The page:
Godfrey Brown was born in to slavery in 1768 in Brunswick County, Virginia. He was able to purchase his freedom and that of his family on March 7, 1820. He was obviously an ambitious man, willing to work long and hard hours to satisfy his ultimate goal of freedom for the family. His owner allowed Godfrey to work for other planters after the work had been done on the farm and so he enlisted the help of those old enough to work after the day’s chores were done on the master’s farm.
Godfrey and his family members were paid by the other farmers and were allowed to keep their wages. By working hard and saving every cent, they were able to amass sufficient funds to buy their freedom. The price was set at $5,640 for the entire family. Even in today’s world that is quite a sum of money, but Godfrey was a determined man. That amount would have represented a great number of hours working “overtime” to secure the necessary funds there is no record of this in this family, but it is possible that some of the family women might have sewn for neighbors to earn extra money.
A document recorded in the Greene County Archives reads: “I do hereby certify that the bearer hereof, Godfrey Brow, a free man of colour aged fifty-two years about five feet ten and one-half inches high, yellow completion, has two scars on his left arm near the elbow, carries the mark of small pox on the face and was emancipated by John T. Bowdoin as will appear by reference to the deed of emancipation duly recorded in the county court aforesaid. Given under my hand this seventh day of March 1820.”
The document also lists his wife Chaney along with Sally, Moses, Sam, Bibannah, Dick, Godfrey Jr., Myles, Elizabeth, Polly, Joseph, Julia and Agnes. The children were listed as being from thirty down to one year of age. The children who were under twenty-one were not freed at that time, but were guaranteed freedom upon reaching their twenty-first birthday.
He decided to bring the family to Ohio where land was not expensive and slavery was not allowed. According to family records they brought their money in a tobacco box along with some fine horses and their household goods.
Land was purchased in Caesarscreek Township for the sum of $1,000. The initial purchase of 254 acres comprised what later became known as “Brown’s Settlement”. He and his sons built log houses for their families and being a religious man, he kept the center section of the ground for a church building which was also constructed of logs.
The church was constructed between two branches of a stream. Because of the location, he gave the new church the name of Middle Run Baptist Church. This was the first Baptist Church organized in the State of Ohio by people of African descent. The church was organized in 1822. The congregation decided to relocate and build a new church in Xenia in 1889.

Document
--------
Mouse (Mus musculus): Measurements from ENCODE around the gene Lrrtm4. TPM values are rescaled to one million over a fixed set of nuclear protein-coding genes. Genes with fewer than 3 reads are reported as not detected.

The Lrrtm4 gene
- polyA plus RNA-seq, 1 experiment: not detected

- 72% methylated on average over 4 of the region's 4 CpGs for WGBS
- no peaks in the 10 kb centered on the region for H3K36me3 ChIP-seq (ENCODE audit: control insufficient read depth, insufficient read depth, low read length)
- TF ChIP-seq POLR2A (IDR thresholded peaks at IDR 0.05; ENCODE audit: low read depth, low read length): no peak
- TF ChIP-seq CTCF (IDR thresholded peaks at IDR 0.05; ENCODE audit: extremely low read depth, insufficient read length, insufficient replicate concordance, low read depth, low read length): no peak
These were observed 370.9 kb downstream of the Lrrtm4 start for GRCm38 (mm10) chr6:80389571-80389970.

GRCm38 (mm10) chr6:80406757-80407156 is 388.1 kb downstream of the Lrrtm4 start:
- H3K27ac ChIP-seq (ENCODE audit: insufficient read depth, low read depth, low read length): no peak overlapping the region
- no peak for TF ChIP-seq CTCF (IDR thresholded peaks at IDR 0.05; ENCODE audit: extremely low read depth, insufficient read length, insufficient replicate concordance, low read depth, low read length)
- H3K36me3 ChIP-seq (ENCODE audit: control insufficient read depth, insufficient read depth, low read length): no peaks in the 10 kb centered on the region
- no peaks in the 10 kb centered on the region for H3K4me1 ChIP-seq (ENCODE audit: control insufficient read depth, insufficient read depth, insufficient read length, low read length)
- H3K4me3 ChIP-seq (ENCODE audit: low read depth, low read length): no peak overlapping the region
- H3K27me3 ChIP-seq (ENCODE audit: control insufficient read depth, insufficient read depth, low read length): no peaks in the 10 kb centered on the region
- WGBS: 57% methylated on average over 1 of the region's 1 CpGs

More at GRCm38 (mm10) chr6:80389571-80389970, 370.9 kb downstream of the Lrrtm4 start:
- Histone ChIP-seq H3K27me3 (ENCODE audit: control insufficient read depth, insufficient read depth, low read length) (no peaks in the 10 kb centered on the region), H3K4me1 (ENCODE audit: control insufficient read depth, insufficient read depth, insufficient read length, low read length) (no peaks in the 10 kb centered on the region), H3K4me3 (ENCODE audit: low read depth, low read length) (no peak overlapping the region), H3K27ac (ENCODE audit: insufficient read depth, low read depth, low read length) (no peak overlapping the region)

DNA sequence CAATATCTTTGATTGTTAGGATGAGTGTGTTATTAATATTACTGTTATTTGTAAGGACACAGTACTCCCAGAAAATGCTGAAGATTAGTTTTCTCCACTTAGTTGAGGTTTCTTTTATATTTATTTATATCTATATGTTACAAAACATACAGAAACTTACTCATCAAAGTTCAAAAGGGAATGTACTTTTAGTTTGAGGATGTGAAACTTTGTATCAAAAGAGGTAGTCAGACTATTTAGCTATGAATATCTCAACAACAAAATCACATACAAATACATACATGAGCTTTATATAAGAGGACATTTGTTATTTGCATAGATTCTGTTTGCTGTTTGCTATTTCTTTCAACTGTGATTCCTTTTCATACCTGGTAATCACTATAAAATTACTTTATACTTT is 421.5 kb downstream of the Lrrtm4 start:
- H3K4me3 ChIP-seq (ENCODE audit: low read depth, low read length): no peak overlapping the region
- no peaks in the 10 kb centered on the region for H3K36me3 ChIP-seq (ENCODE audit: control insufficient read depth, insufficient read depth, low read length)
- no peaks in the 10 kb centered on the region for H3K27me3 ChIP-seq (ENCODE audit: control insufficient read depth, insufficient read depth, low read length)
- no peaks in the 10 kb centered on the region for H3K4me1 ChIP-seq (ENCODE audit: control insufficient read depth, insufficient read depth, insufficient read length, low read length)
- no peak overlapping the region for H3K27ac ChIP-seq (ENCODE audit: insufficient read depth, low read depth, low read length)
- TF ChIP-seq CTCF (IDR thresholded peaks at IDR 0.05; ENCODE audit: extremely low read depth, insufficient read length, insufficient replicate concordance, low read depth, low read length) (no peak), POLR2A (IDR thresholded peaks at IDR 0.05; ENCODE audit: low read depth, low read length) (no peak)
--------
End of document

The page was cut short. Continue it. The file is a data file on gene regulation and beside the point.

The log church was used for many years as a place of worship. A small section of land near the church was dedicated for a cemetery. Godfrey Brown’s remains were interred at that site upon his death January 3, 1843. Other members of the family are buried in Brown Cemetery.
Godfrey had not received an adequate education, but was able to read passages from the Bible. He served the church as its minister for many years. His preaching was so welcome he was invited to speak at the Court House for other settlers. He was known as a gifted speaker and preacher who knew the Bible and was often asked to preach at other churches.
Later his son Samuel became a minister. It has been said that the two traveled for miles to bring the message of the Gospel to others.
In addition to raising their own children, the Browns took in three homeless boys. Peter Everett, Samuel Thomas and Alexander Woodley each became ministers, following the example of their benefactor.
One of Godfrey’s grandsons is remembered as an inventor and author. One publication gave the following announcement: “Lincoln Brown 1892 inventor. The ability of a Black inventor became apparent on this day when Mr. Lincoln F. Brown, of Xenia received patent No. 484,994 for his invention of the bridle bit, a device used when riding a horse. Lincoln followed his grandfather’s example when in 1908 he published a small book titled “Jesus Christ and His Way – The True Way or the Way of Truth”.
As the children married and grandchildren came along, Brown’s Settlement continued to grow and other families moved into the area.
Today there is no evidence of Brown’s Settlement other than the small cemetery which has been kept intact.
Godfrey Brown’s will read in part: “Being sick and feeble in body, but of sound mind and disposing mind and memory… I commit my Soul to God and my body to the Earth to be decently buried and al my funeral expenses paid. As to debts, thank God I owe no man anything but love.”
The will goes on to make various provisions for his estate. This man, who was born into slavery, purchased the freedom of his family, became a property owner and even a minister for many certainly was a fine example of what can be done if the will is there.
His legacy lives on at the Middle Run Baptist Church in Xenia located on East Church Street. In July of 2001, a monument was dedicated at the church site honoring the life of Godfrey Brown, first minister and organizer of the Middle Run Baptist Church.
Joan Baxter is a local resident and long-time historical columnist.